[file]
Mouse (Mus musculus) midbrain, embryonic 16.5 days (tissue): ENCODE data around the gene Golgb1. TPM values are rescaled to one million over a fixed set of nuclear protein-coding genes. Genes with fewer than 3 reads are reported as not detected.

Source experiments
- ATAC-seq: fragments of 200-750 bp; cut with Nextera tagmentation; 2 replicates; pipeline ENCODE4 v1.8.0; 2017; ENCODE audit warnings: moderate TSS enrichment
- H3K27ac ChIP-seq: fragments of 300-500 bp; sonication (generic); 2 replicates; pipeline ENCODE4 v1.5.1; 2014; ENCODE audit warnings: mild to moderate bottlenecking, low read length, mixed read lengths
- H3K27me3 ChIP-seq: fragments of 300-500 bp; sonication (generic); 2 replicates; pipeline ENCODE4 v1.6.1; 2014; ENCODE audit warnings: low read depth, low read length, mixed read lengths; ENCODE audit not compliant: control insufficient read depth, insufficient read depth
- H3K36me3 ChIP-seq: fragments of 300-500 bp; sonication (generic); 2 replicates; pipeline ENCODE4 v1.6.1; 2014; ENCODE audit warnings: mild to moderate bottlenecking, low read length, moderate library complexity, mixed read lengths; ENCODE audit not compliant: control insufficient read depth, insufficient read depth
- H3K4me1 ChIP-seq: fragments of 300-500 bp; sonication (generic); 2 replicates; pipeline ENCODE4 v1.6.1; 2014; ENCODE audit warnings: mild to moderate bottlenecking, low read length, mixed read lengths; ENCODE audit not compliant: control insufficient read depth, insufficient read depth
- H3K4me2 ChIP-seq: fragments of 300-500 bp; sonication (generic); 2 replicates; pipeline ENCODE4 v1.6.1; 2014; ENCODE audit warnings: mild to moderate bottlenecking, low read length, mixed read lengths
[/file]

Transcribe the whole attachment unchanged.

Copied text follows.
Mouse (Mus musculus) midbrain, embryonic 16.5 days (tissue): ENCODE data around the gene Golgb1. TPM values are rescaled to one million over a fixed set of nuclear protein-coding genes. Genes with fewer than 3 reads are reported as not detected.

Source experiments
- ATAC-seq: fragments of 200-750 bp; cut with Nextera tagmentation; 2 replicates; pipeline ENCODE4 v1.8.0; 2017; ENCODE audit warnings: moderate TSS enrichment
- H3K27ac ChIP-seq: fragments of 300-500 bp; sonication (generic); 2 replicates; pipeline ENCODE4 v1.5.1; 2014; ENCODE audit warnings: mild to moderate bottlenecking, low read length, mixed read lengths
- H3K27me3 ChIP-seq: fragments of 300-500 bp; sonication (generic); 2 replicates; pipeline ENCODE4 v1.6.1; 2014; ENCODE audit warnings: low read depth, low read length, mixed read lengths; ENCODE audit not compliant: control insufficient read depth, insufficient read depth
- H3K36me3 ChIP-seq: fragments of 300-500 bp; sonication (generic); 2 replicates; pipeline ENCODE4 v1.6.1; 2014; ENCODE audit warnings: mild to moderate bottlenecking, low read length, moderate library complexity, mixed read lengths; ENCODE audit not compliant: control insufficient read depth, insufficient read depth
- H3K4me1 ChIP-seq: fragments of 300-500 bp; sonication (generic); 2 replicates; pipeline ENCODE4 v1.6.1; 2014; ENCODE audit warnings: mild to moderate bottlenecking, low read length, mixed read lengths; ENCODE audit not compliant: control insufficient read depth, insufficient read depth
- H3K4me2 ChIP-seq: fragments of 300-500 bp; sonication (generic); 2 replicates; pipeline ENCODE4 v1.6.1; 2014; ENCODE audit warnings: mild to moderate bottlenecking, low read length, mixed read lengths